Be Patient With Chiefs Offense

Let's go ahead and give Herm Edwards full credit for one thing. He did what no one thought he would – take his puppies to New England and give the Patriots a game.

Almost no one thought the Chiefs would trail the Patriots by four points at halftime Sunday, let alone in the fourth quarter. Not the local media, not the national media, not most fans, and certainly not myself. About the only one who saw the Chiefs competing with the defending AFC Champions was Warpaint's own Bobby Bell.

But here's the real issue coming out of KC's 17-10 loss to the Pats – who gets credit for the Chiefs boring, plodding, mind-numbingly conservative offensive attack?

Do we credit Herm Edwards for that, too?

Maybe we should credit the New England Patriots.

That's the same New England Patriots who racked up 47 sacks a year ago, second in the NFL. The same New England Patriots with three first-round picks (Richard Seymour, Vince Wilfork, Ty Warren) on their defensive line and two outside linebackers (Adalius Thomas, Mike Vrabel) who combined for 19 sacks a year ago. The same New England Patriots with the league's most explosive, deadly, quick-strike offense, capable of scoring from any position on the field.

Meanwhile, the Chiefs were starting a rookie left tackle who didn't play in the preseason, an inexperienced quarterback, and fielding a defense without much of a pass rush and without much experience in the secondary. Given the matchup, it's quite possible Edwards and offensive coordinator Chan Gailey decided to play it safe. So safe that it was virtually impossible for their offense to make a mistake that might give New England an opportunity for an easy score.

Was it boring? Yes. Did you feel like punching your television when the Chiefs called yet another predictable dive play that resulted in two or three yards? Yes.

Did it work? Almost.

Had Edwards' players executed his gameplan correctly – let's all point our fingers at Dwayne Bowe – the Chiefs would have forced overtime, or perhaps beaten the Patriots 18-17 on the strength of a two-point conversion.

Perhaps you scoff at that scenario, but two-point conversion plays call for the ball to be placed at the two-yard line. By the final minute of the fourth quarter, it was abundantly clear that KC's offense was amazingly adept at plowing into the middle of the line of scrimmage and gaining two yards.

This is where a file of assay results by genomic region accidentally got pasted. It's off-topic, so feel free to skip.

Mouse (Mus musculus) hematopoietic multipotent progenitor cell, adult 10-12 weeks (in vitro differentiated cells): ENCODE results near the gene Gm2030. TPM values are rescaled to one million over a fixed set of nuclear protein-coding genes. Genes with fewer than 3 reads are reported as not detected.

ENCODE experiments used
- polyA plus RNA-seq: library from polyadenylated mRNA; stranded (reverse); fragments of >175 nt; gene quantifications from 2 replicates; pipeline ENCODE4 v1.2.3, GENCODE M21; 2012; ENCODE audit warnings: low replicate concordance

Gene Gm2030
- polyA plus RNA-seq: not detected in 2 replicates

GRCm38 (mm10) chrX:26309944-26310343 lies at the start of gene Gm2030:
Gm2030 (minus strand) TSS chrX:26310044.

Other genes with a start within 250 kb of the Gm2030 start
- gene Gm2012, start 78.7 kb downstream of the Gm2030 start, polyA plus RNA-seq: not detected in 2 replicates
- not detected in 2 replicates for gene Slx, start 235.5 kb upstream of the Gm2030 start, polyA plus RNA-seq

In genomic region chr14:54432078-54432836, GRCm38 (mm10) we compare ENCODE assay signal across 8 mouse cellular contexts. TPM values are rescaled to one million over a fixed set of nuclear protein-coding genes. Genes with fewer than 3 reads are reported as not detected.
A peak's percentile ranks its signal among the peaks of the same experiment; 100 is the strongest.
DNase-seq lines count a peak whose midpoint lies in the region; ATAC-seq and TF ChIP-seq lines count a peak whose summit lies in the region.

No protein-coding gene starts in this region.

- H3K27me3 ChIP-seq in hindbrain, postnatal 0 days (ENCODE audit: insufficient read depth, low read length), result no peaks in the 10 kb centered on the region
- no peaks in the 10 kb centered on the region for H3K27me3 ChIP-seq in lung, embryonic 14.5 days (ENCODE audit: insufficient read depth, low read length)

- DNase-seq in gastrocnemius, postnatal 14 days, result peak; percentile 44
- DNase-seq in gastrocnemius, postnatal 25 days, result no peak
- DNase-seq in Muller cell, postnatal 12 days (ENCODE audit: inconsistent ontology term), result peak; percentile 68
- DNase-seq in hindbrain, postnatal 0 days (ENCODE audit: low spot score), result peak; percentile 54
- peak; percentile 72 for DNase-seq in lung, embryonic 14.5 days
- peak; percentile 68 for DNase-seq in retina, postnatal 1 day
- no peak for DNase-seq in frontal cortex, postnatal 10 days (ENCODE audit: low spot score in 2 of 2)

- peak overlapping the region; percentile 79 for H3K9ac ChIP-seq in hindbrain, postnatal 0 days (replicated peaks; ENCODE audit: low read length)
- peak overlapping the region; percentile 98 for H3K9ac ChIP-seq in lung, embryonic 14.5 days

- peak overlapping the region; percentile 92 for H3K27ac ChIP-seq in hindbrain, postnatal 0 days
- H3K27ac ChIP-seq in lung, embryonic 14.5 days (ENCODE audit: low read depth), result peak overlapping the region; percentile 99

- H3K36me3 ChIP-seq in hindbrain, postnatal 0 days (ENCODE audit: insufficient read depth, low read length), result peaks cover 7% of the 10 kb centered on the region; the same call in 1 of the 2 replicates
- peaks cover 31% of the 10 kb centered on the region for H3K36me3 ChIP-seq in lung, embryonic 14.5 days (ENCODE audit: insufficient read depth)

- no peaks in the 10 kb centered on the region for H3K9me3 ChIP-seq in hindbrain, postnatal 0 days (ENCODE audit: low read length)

So yes, Sunday's offensive gameplan was incredibly backwards, at least in theory. Mike Solari (seriously, he was more aggressive), Dick Vermeil and Al Saunders would never have come up with it. But Chan Gailey and Herm Edwards did, and it almost worked.

Will it work over the next 15 games? That's what every Chiefs fan is wondering this week. Was the offensive attack on display in New England a preview of what's to come, or merely Herm's chosen plan to best combat the league's most fearsome team?

To answer that question, let's focus on the most glaring element of Kansas City's "stone-age" offensive gameplan from Sunday – first down. The Chiefs opened the game with a run on first down, ran five consecutive times on first down after that, threw in a few passes, but wound up running on 14 of their initial 19 first downs (we'll toss out the game's final series, in which the Chiefs had no choice but to pass on nearly every down).

Running on first down is all well and good, but when you do it repeatedly utilizing blockers who aren't exactly Pro Bowlers (the right side of Kansas City's line), you're putting yourself at an extreme disadvantage. When the defense knows what play you're going to run, and knows they can beat the personnel you choose to execute that play with, it's safe to say you can count on two or three yard gains, if that.

Rest assured that Chan Gailey and Herm Edwards are aware of the above fact. No matter how much you want to believe otherwise, they know at least as much about football as you and I, and certainly ESPN's Ron Jaworksi, who dropped some epic knowledge on us Monday night by telling us all how wonderful it is to pass on first down ("base defense, base coverage").

So, given what we witnessed in New England, there are three possibilities.

1. Chan Gailey and Herm Edwards ran an extremely conservative offense in order to limit turnovers, protect their defense, and give their overmatched squad a chance at beating the New England Patriots.

2. Chan Gailey and Herm Edwards have no idea how to run an NFL offense and plan to utilize the incredibly counterproductive strategy of running on first down 75 percent of the time in all 16 games this season.

3. Chan Gailey and Herm Edwards do have an idea of how to run an NFL offense, but don't care, are stubborn, and love making Larry Johnson earn every penny of his huge contract by slamming him repeatedly into brick walls.

It's my guess that the first possibility is the most likely. But, I could be wrong. Be patient - we'll find out for sure in a few days when the Oakland Raiders come to Arrowhead Stadium. That's the same Oakland Raiders who present a fraction of the threat the New England Patriots pose to NFL teams.

In other words, it's safe to pass on first down against Oakland. Top Stories